Girls varsity soccer coach Ernesto Cruz, who pulled up two freshman onto his roster this year, believes that though athletes undeniably undergo physical growth over the course of the four high school years, a player’s potential cannot be determined by their age or grade.

“When I am looking at players during tryouts, I don’t see freshmen, I don’t see sophomores, I don’t see anyone for what grade they are (in),” Cruz said. “I just see a whole group of girls that are competing, and as the coach, I am going to treat them equally. They just have to prove to me that they can compete.”

Cruz holds the same philosophy throughout the season, treating each player equally and granting them the same opportunities on the team.

Saul has a naturally outgoing and sociable persona, but for the duration of his freshman season, he held himself back, tentative to say anything that would irritate the upperclassmen.

“The bottom line is that I was inexperienced,” Saul said. “I was always asking people questions that everyone on the team knew the answers to, and it was embarrassing at times. I was quiet, and often kept my comments to myself because I didn’t want to step out of line. I knew I was a freshman, I was always aware of that.”

Senior Ashlyn Callan brings herself three years back in time to her freshman season on the varsity girls volleyball team.

Though Callan participated in a thoroughly different sport than Saul, their experiences as the only freshmen on the teams have distinct similarities.

“I knew my place,” Callan said. “I never talked much in huddles or anything because I felt like I didn’t deserve a voice. I think part of that may have come from having an older sister at school, because my teammates were her friends and they saw me as her little sister, creating a barrier.”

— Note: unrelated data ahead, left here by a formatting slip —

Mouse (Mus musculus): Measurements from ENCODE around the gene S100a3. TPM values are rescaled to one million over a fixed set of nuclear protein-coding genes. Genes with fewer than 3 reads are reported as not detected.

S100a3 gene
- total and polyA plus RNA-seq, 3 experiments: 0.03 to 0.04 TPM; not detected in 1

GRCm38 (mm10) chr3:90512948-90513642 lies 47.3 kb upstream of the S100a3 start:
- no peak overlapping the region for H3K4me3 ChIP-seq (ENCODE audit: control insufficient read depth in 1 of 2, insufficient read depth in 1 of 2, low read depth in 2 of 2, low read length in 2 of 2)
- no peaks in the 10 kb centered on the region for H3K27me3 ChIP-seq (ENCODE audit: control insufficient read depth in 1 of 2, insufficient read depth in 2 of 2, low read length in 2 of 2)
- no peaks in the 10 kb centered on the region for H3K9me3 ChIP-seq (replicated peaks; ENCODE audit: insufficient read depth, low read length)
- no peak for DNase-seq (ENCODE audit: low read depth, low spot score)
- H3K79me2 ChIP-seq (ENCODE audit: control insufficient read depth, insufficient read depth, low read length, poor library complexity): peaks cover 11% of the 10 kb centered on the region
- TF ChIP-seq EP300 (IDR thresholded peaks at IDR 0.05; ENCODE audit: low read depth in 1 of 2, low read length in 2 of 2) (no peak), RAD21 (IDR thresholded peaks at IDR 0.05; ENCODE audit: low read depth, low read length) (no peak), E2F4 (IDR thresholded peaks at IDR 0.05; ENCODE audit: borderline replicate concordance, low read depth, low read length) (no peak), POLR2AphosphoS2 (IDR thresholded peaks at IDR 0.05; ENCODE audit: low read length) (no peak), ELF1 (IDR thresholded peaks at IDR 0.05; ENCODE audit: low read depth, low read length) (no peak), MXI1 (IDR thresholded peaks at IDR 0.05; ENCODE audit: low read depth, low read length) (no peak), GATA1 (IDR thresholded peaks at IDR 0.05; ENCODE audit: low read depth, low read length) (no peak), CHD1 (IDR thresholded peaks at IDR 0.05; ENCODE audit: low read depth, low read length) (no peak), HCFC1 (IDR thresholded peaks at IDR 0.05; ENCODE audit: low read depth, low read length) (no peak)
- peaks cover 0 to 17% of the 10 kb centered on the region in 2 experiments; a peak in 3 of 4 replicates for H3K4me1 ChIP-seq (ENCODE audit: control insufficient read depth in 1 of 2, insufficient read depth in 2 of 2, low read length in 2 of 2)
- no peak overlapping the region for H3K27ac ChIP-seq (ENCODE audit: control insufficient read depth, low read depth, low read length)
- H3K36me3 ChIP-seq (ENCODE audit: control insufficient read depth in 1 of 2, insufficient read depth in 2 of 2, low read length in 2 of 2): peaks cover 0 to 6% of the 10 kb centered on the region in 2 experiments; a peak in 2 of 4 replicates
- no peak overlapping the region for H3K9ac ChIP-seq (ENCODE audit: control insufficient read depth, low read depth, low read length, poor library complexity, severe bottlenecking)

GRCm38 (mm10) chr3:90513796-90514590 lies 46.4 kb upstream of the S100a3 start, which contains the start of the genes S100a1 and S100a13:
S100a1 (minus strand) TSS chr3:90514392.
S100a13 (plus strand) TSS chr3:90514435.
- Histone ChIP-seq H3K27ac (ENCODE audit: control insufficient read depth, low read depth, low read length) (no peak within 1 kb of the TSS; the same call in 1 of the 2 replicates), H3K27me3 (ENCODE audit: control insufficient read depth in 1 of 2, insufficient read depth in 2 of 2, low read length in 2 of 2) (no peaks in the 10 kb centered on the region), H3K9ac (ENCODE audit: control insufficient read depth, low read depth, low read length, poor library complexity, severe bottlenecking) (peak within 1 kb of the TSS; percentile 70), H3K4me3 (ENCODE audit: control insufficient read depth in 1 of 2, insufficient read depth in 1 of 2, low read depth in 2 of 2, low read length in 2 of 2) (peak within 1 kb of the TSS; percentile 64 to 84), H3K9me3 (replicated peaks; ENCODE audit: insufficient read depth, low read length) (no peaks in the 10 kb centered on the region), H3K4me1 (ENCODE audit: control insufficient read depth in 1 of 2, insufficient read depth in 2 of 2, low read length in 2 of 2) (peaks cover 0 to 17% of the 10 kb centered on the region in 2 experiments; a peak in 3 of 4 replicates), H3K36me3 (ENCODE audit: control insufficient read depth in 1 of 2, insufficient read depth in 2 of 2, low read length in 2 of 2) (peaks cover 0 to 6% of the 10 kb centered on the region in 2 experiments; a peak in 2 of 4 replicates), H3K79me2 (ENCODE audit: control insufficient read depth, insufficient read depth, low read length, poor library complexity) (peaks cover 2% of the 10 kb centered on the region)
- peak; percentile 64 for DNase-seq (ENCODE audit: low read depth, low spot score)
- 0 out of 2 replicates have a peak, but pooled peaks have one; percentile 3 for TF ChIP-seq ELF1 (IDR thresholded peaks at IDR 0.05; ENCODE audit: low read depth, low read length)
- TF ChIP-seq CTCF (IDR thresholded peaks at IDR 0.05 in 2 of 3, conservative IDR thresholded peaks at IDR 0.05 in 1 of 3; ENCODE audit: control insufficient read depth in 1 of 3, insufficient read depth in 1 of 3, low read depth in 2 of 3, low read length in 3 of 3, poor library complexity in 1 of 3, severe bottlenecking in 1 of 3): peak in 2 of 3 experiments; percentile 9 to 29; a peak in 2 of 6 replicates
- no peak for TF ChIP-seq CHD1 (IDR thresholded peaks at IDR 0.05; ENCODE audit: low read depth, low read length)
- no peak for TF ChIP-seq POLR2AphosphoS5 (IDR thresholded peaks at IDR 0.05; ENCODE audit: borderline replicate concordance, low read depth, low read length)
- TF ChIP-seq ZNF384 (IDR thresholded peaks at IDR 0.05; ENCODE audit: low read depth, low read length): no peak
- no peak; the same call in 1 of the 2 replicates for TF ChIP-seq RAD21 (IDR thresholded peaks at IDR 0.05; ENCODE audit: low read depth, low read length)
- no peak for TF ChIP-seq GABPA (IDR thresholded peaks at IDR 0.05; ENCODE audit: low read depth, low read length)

On some sports teams, freshmen are delegated the “dirty work,” such as cleaning up sports equipment and setting up drills, but Callan said that she was never treated differently on the team, or forced to do these tasks.  However, her distance from the rest of the group was more apparent in the general feeling she had as a member of the team.

“There are so many traditions that exist on the volleyball team, just like any other team, and as a freshman coming in, you just don’t know about them,” Callan said. “You have to be explained everything and everyone has to tell you how everything works, so it feels like you’re inexperienced and just different.”

Though her experience pushed her outside of the realm of comfort, Callan sees the benefit in the age range competing within the varsity sports system.

“Yes, I was terrified,” Callan said. “But having people from every single grade on your team and on your competitors teams is part of what makes it fun and unique. You get to interact and play with people that are between one and three years older than you, which I didn’t do in club volleyball. During freshman year, there are no other experiences like that; you are stuck for the most part within your grade, and volleyball is what allowed me to step outside of that bubble.”

About The Author

Leela Srinivasan
Lifestyle Editor